In September 1974, his work was featured on the cover of Ceramics Monthly, the major national clay magazine. Yes, they were ducks: 11 of them, illustrating different techniques.
Tracey said her father, along with his humor, was gifted with a exploratory bent.
"I always thought of him as an adventurous spirit," she said. He traveled frequently to promote exchanges and research work, visiting Poland, Russia, Scotland, England, Estonia and Latvia.
When she was in the sixth grade, he was awarded a $10,000 grant from the National Endowment for the Arts. He moved the family to live in San Miguel de Allende, Mexico, for a year. Every morning he took the bus to nearby Dolores Hidalgo, where he'd met a factory owner who let him make his art in there.
Specifically, he was researching historical sites, and began making those stadiums and coliseums, yet another venue for his duck characters.
Lang was hired as the chair of the ceramics department in Baltimore in 1979 after Baldwin stepped down to be a faculty member. At the school, he said Baldwin had helped create "a safe place for students to really open up and at the same time, relax," which in turn "fostered their creativity."
Baldwin was a "very student-oriented teacher who didn't do things by the book. He was not a taskmaster. He basically wanted students to develop a love for their art, to develop their own personal voice." It was the approach Autio took, where he taught them the basics and got them working, rather than overwhelming them with technical information at the outset.
"Students invariably loved Doug Baldwin," he said.
Baldwin and the department became famous for escapades, often staged to greet artists.
When Ken Little, a sculptor from Texas, came to visit the school, they picked him up at the airport in an old pick-up truck. The back was filled with straw and hay with an old rocking chair, Lang said. They took a back road on the way to the school, where they came across a student lying in the lane with an arrow "stuck" in their chest. Bands of students ran out of the woods and shot the pick-up with rubber-tipped arrows. When they arrived at the school, a series of rowhouses out back had been decorated like old-time saloons.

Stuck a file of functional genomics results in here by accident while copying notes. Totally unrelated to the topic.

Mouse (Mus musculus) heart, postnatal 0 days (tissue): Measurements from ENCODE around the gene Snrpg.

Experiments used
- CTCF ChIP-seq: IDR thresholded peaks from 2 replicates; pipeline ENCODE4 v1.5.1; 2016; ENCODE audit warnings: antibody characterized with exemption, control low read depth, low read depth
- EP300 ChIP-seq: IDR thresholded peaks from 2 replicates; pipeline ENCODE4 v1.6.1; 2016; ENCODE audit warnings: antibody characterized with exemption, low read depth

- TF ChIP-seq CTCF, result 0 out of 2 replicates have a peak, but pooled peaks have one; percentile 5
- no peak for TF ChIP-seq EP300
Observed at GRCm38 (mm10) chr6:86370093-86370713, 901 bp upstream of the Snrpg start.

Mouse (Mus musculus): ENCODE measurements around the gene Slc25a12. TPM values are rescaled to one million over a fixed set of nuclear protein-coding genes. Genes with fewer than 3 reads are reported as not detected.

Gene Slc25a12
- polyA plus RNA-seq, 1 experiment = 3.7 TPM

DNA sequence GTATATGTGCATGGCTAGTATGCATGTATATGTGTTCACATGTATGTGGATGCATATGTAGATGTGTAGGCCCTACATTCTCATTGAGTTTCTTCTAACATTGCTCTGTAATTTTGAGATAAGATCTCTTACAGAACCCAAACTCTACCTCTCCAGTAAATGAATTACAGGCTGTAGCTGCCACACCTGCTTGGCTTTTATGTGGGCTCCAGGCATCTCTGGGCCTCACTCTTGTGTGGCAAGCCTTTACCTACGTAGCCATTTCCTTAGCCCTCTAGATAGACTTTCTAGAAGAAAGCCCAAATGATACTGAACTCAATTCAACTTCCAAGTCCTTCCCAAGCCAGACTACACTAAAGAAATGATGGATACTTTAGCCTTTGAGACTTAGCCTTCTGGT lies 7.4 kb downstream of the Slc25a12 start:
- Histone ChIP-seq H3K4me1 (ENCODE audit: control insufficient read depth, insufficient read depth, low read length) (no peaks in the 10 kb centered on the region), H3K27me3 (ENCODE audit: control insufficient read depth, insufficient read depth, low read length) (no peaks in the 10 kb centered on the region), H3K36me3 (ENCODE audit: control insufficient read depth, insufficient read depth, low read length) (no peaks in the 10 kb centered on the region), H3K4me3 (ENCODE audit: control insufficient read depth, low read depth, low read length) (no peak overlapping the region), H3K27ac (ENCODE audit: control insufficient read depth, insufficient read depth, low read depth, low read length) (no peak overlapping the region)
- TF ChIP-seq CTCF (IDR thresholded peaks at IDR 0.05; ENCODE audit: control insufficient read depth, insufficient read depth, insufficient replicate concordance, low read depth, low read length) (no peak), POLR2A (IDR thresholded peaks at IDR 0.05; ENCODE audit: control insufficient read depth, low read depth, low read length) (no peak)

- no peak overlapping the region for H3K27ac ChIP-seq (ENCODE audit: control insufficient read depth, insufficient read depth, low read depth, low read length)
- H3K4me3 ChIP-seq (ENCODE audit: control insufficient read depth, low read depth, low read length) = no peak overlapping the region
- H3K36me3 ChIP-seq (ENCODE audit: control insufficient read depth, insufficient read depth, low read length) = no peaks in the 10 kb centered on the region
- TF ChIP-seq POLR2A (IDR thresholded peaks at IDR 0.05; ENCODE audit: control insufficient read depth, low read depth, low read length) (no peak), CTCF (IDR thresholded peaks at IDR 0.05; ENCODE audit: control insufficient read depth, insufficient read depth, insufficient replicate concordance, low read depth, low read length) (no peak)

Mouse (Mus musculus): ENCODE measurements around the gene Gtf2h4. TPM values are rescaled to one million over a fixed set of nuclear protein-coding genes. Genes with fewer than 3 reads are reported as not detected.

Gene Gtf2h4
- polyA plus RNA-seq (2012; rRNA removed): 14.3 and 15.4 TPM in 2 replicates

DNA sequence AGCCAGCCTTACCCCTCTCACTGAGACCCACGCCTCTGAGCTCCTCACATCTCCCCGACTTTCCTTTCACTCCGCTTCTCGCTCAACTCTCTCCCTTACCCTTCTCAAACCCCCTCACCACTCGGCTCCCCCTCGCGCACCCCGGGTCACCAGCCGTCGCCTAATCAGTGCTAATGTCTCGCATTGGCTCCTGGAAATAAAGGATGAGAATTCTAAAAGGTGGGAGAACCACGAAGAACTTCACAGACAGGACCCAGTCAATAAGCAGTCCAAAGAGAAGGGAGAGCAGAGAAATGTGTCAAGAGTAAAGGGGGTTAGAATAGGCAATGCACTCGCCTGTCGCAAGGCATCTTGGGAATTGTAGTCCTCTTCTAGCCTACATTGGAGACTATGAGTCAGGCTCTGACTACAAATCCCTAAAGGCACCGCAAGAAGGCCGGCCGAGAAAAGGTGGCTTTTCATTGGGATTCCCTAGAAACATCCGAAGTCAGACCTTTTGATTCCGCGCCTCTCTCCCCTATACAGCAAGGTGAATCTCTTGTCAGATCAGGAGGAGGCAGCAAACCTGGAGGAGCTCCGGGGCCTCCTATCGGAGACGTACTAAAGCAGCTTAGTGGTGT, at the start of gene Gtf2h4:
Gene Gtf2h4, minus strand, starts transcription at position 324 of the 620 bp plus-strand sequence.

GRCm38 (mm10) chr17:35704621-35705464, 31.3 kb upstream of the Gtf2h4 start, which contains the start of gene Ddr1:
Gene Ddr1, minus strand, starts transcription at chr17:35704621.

Other escapades were even more complicated. "That was the simplest one to explain to you," Lang said.
Baldwin was aware that people might not believe the stories, so he shot lots of photos and the school accumulated a slideshow to show to new students.
He said Baldwin, with whom he talked once a month or so, was happy out in Montana, close to grandchildren and working all the time.
Lang did say that Baldwin sometimes worried his humor might not register out West.
He made artistic jokes at how seriously we take ourselves, and how seriously artists take themselves, Lang pointed out. With those kiln sculptures, he was poking light fun at the technical seriousness of wood firing, while his own art was the opposite in a way, Lang said. He probably only needed a handful of tools.
When Baldwin said he wasn't sure he was understood in Montana, Lang tried to give him some perspective.
"I'm not sure we understood you back here in Baltimore," he said with a laugh.
One time Baldwin grew tired of paying for a storage unit that held boxes of his work, shipped back to him from shows that he’d piled in with a plethora of ceramics he'd accumulated over the years. Baldwin asked Grimm for a ride to the unit, where they filled the vehicle.
The destination Baldwin had in mind was the landfill.
Grimm drove him there, despite his reticence about other options. They could sell the art, or donate it to a charity.
Once arrived, they tossed the boxes down the slope of trash to the bottom, where eventually the vases and Baldwin’s ducks would be crushed by a tractor and buried into the dirt. Grimm doesn’t really know why.
Perhaps Baldwin found some humor in the act, as though the entire scene could be one of his dioramas. Ducks, his surrogates for human foibles, worrying over broken vases and pots. Or maybe Baldwin didn’t need anything more from these discarded sculptures because he’d already gotten what he wanted: a laugh.